El Clasico battle heats up; Cuenca to Ajax

Posted by Francesc Tomas

Angel Martinez/Getty ImagesJordi Alba's complaints about rough tackling were only part of the week's escalating tensions between Barca and Real Madrid.

Here we go again. After yet another highly-contested Clasico, coaches, players and other representatives from both clubs have taken to the media to complain about each other's actions before and after Wednesday's game.

The list of accusations is endless but here are the three that have thrown the most fuel into the increasingly heated fire: Dani Alves mentioning racist-sounding abuse, Jose Callejon accusing Lionel Messi of calling Aitor Karanka a 'puppet' and Jordi Alba criticising Michael Essien for a ferocious tackle that left stud marks on his ankle.

More: Callejon, Messi, Karanka

Plenty of controversy to talk about; as such, let's analyse each incident individually:

1. While I understand that the Brazilian full back is probably right to be upset about being abused by fans, the truth is that whether we like it or not, these shameful incidents have been part of Spanish football for quite a while and it is up to the authorities to sort it out, not the abused players themselves.

The RFEF (Spanish football's governing body) should take necessary action against any club whose fans engage in racist chanting, whether it be at the Bernabeu, the Camp Nou or San Mames. Common sense highlights that there are plenty of measures that should be taken immediately if Spanish authorities are truly serious about kicking racism out of football but unfortunately, this is has not yet been the case.

Much tougher fines, bans for fans who visibly demonstrate such behaviours, higher investment on education at a grassroots level or regular respect campaigns as part of the usual game day routines would certainly help improve the situation.

It is regrettable that all the professionals can do is complain via Twitter or in press conferences. Immediate action must be taken, and only a country-wide approach that is agreed upon by all La Liga clubs will eventually have the desired impact.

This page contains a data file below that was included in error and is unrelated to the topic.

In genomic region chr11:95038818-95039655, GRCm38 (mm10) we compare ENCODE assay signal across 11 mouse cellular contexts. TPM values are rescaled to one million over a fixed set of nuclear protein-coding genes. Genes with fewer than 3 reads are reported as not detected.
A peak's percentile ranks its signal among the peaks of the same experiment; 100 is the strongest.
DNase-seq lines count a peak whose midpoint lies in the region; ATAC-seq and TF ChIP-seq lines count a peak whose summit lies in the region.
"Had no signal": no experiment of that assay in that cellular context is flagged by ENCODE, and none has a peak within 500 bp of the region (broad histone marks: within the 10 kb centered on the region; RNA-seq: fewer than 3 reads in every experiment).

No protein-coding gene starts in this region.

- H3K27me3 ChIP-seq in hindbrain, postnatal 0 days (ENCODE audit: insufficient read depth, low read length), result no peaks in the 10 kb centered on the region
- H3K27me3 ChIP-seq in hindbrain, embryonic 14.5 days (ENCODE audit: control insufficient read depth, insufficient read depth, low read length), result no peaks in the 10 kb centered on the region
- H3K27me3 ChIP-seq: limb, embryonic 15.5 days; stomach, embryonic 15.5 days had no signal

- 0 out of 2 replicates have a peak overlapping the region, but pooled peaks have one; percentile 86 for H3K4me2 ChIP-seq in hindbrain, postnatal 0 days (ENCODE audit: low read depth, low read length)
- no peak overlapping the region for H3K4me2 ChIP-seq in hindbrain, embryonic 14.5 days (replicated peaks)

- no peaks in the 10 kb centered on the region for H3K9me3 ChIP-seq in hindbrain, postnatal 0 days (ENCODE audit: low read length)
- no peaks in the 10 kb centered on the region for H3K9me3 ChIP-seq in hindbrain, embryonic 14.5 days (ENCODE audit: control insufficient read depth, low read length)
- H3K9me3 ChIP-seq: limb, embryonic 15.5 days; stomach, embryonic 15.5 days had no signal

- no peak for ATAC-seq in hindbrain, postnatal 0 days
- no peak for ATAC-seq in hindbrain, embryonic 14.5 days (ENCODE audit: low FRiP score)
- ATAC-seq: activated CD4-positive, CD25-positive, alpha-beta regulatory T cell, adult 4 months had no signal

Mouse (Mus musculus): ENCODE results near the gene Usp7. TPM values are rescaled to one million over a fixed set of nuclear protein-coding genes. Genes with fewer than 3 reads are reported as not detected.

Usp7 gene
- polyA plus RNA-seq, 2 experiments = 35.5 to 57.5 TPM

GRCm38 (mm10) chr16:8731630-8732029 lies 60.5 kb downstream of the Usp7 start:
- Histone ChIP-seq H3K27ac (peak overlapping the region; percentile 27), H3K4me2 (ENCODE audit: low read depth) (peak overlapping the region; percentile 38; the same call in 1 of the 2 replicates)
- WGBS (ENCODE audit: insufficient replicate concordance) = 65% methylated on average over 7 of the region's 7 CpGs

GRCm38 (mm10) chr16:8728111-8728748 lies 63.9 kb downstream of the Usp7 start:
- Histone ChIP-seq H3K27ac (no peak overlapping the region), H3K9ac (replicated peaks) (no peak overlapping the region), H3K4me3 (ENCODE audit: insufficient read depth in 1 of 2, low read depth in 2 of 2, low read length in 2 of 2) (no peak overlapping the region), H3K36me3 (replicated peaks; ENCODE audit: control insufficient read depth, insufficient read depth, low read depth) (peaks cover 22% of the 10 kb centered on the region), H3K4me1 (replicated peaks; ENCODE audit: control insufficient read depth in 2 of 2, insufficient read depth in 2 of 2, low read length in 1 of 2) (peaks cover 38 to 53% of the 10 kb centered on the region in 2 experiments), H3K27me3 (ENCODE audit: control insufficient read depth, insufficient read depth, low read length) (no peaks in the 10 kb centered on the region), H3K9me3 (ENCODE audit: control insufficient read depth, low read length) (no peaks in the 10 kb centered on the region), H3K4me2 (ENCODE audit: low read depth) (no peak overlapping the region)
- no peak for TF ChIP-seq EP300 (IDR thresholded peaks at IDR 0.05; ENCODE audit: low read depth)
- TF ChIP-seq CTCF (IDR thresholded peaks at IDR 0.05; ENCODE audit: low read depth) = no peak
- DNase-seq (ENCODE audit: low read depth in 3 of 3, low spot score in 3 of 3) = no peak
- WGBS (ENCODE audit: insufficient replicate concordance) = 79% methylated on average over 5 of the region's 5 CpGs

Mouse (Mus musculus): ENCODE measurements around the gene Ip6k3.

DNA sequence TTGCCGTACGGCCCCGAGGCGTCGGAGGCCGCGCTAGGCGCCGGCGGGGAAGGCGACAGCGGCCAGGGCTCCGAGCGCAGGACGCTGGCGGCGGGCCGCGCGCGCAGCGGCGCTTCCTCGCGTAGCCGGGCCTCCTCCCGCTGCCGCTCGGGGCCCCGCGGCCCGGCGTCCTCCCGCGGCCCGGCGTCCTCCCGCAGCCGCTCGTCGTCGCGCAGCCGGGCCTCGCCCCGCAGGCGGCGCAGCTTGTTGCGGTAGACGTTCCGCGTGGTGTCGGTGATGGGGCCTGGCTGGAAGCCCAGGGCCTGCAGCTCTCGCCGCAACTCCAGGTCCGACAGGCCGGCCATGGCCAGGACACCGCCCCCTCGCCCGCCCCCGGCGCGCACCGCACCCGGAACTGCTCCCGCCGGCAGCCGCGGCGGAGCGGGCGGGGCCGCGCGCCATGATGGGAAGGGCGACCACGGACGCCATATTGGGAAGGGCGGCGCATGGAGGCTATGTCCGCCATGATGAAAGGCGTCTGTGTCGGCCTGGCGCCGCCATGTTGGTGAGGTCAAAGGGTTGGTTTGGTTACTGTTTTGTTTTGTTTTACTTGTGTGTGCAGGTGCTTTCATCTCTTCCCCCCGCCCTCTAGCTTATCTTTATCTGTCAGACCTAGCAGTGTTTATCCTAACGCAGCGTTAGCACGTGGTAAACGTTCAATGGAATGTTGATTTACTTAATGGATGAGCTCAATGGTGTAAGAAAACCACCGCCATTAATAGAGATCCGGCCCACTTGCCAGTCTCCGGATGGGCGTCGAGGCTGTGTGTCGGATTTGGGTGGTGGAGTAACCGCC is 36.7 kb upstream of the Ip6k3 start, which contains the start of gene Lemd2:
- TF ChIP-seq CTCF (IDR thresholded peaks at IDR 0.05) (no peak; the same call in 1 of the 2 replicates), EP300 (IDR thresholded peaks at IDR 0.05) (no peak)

2. Lionel Messi has been accused by Jose Callejon of spending 90 minutes of his life waiting for Aitor Karanka so that he could call him a puppet. Controversial words, to say the least.

Unfortunately for him, the Real Madrid substitute doesn't have any evidence to prove his words and as a result, many Cules interpret this attack as yet another lame attempt to destabilise the best player on Earth via a press conference. What's more, Catalan television showed the Barcelona players leaving the Bernabeu for Catalunya 45 minutes after the final whistle on the official club coach.

Personally, it's hard for me to believe that Lionel Messi would risk throwing away years of building his 'good guy' image so that he could insult Jose Mourinho's assistant in front of many Real Madrid employees who would definitely waste not time to share such actions with the media immediately.

3. Aggressive tackles are to be expected whenever Real Madrid and Barcelona face each other. Tough challenges have been flying between the two rival clubs for nearly a century and to be honest, the situation is not likely to change any time soon.

Jose Santamaria, Migueli, Fernando Hierro, Miquel Angel Nadal or Pepe, to name a few, have been known to use force in an attempt to intimidate their opponents during El Clasico. Please note that I'm not arguing whether doing so is morally correct or not -- simply stating a fact.

While I can see why Jordi Alba is right to be annoyed by such an aggressive action, the truth is that football is a contact sport where being tackled can only be interpreted as an integral part of the game. It is down to the referee to decide what sanctions each tackle may deserve and considering the obvious difficulty of judging in such a short period of time, all players can do is let them get on with their jobs.

Personally, I feel the La Masia graduate should use his frustration as an incentive to perform to an even highest standard in the return match at the Camp Nou and refrain from making unnecessary complaints to the media who, let's face it, were always going to use his words to increase the 'All-Barcelona-Do-Is-Whine' reputation.

An uneventful transfer window

Considering the remarkably successful results so far, the Blaugrana transfer market has been rightfully quiet. The Camp Nou giants have made a fair share of below-par signings in previous winters, blowing tons of money unnecessarily in the process.

Fortunately, the manager and board have finally learned from their mistakes and realised that home-grown talent must be the way forward to cover eventual gaps given the overall quality of the current squad.

While most rumours have been around the departure of inexplicably neglected striker David Villa, common sense prevailed and the Spanish international will be staying until the end of the season.

In fact, the only deal completed has concerned Isaac Cuenca, who has been loaned to Ajax. It's a positive move that will give the young winger an opportunity to recover fitness after an 8-month absence.

Have your say

I welcome and appreciate all respectful feedback. Would you like to share any other important points with us?

Never miss an update: Join the 32,000 Cules who already follow at @Barcablog_com and Facebook.

ESPN Conversations